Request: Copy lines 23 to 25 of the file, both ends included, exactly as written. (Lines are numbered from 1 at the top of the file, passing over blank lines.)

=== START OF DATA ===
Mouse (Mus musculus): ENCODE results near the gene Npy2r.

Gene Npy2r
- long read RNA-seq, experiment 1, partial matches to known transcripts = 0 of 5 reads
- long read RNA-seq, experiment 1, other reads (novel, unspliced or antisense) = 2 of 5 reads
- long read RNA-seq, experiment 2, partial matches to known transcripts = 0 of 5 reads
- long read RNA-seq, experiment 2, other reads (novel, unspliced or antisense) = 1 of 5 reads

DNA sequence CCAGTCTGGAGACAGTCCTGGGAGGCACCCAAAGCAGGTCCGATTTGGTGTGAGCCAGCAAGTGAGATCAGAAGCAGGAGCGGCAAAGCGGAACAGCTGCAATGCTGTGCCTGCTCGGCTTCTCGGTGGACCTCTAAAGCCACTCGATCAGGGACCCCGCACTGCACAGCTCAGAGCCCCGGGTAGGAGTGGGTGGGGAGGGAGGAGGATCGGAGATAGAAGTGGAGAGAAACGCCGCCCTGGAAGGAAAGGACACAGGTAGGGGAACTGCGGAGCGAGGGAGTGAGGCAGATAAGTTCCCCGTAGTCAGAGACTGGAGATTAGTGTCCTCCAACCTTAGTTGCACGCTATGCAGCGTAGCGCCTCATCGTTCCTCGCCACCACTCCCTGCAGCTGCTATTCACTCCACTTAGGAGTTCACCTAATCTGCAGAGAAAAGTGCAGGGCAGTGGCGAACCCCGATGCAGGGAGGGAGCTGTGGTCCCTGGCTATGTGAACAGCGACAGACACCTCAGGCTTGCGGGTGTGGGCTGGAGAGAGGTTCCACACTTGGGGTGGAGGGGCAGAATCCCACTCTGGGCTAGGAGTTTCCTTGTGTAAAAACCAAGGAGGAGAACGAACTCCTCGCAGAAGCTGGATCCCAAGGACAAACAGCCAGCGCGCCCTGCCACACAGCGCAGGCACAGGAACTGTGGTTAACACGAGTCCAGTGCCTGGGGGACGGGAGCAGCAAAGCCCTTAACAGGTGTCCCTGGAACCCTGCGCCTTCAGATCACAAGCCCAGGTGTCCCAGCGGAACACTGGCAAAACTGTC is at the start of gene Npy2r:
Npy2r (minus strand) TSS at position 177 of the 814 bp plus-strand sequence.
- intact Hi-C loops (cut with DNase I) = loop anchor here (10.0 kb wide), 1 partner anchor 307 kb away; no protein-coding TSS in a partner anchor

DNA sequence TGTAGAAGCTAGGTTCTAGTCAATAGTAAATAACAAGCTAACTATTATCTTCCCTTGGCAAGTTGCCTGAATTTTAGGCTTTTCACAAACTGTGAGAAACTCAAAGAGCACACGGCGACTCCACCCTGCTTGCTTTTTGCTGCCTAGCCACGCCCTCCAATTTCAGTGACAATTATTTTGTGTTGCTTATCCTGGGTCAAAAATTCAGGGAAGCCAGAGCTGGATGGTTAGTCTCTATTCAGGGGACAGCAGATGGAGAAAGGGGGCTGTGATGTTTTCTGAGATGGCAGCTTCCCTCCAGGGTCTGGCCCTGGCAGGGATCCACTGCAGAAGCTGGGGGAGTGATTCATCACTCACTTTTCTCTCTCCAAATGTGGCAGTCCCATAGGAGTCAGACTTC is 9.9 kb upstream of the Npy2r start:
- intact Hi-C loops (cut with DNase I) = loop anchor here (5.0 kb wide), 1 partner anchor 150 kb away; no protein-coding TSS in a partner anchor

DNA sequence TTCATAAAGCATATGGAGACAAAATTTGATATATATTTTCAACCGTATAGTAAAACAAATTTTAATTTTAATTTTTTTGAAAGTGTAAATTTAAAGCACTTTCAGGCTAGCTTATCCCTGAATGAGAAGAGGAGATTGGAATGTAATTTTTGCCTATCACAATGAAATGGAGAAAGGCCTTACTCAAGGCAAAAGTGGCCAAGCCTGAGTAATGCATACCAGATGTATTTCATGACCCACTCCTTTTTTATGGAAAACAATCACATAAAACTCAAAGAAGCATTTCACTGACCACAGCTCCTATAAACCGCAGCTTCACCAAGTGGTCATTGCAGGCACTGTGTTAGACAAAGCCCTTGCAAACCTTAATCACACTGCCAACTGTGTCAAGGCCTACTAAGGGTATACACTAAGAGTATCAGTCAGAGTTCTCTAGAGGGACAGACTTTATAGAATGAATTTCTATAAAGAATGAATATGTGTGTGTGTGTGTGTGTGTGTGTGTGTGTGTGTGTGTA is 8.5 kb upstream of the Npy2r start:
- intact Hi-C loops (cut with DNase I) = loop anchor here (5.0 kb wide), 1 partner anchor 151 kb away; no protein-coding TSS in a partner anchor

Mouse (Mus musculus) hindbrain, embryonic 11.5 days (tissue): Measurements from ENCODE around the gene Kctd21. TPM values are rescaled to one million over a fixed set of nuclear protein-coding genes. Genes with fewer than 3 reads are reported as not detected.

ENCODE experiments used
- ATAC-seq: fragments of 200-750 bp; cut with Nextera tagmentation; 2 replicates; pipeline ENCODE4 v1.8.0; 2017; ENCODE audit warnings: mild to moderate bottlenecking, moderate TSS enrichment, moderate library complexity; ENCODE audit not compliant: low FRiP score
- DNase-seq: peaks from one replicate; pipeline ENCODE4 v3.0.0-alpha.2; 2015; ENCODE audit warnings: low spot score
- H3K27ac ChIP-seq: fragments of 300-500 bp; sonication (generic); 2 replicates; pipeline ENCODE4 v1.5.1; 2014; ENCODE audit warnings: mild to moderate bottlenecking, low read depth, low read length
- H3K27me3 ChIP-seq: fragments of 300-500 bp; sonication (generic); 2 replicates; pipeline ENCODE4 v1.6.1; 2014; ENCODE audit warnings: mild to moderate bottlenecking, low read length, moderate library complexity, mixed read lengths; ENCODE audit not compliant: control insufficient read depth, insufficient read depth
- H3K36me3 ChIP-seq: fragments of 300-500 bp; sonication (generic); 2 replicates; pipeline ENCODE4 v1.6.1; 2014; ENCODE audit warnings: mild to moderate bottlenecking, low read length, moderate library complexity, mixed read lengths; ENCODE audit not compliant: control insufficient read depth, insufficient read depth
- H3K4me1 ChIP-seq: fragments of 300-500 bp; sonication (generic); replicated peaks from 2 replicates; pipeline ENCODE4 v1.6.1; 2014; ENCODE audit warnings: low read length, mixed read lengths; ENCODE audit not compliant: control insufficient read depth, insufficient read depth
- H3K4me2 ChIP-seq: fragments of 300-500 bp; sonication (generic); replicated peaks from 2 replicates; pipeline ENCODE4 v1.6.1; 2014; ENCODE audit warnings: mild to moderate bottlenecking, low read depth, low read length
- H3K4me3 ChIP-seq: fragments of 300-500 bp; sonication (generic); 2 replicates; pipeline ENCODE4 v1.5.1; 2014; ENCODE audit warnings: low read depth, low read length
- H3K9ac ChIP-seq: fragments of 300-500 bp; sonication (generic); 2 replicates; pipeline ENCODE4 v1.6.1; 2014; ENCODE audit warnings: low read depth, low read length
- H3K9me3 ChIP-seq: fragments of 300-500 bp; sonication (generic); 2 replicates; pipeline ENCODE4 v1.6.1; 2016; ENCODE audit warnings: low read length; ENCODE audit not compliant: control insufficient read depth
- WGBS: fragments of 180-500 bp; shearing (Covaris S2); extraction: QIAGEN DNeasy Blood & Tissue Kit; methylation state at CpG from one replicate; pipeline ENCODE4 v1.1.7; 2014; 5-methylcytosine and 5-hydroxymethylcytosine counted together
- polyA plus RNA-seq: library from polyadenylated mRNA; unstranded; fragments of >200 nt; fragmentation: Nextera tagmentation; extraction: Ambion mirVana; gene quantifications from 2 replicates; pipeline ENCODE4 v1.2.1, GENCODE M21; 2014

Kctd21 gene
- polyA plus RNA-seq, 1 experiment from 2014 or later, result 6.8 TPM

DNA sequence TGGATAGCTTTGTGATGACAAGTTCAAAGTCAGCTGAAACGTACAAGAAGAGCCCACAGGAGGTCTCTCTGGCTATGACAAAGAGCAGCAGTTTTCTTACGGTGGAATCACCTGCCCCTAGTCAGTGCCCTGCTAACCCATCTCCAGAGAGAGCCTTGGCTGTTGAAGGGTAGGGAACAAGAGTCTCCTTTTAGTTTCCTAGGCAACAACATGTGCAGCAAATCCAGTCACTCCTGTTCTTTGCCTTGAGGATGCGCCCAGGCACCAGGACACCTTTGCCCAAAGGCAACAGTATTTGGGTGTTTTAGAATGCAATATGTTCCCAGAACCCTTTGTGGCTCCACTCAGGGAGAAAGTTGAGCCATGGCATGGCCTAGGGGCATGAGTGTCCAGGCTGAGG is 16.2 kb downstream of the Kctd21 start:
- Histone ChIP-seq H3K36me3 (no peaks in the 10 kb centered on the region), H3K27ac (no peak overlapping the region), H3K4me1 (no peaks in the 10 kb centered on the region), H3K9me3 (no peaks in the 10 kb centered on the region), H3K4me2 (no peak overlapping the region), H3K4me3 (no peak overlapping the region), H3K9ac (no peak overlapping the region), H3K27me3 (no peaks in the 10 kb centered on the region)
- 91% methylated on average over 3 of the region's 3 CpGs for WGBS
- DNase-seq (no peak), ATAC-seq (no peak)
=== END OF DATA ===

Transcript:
- H3K4me3 ChIP-seq: fragments of 300-500 bp; sonication (generic); 2 replicates; pipeline ENCODE4 v1.5.1; 2014; ENCODE audit warnings: low read depth, low read length
- H3K9ac ChIP-seq: fragments of 300-500 bp; sonication (generic); 2 replicates; pipeline ENCODE4 v1.6.1; 2014; ENCODE audit warnings: low read depth, low read length
- H3K9me3 ChIP-seq: fragments of 300-500 bp; sonication (generic); 2 replicates; pipeline ENCODE4 v1.6.1; 2016; ENCODE audit warnings: low read length; ENCODE audit not compliant: control insufficient read depth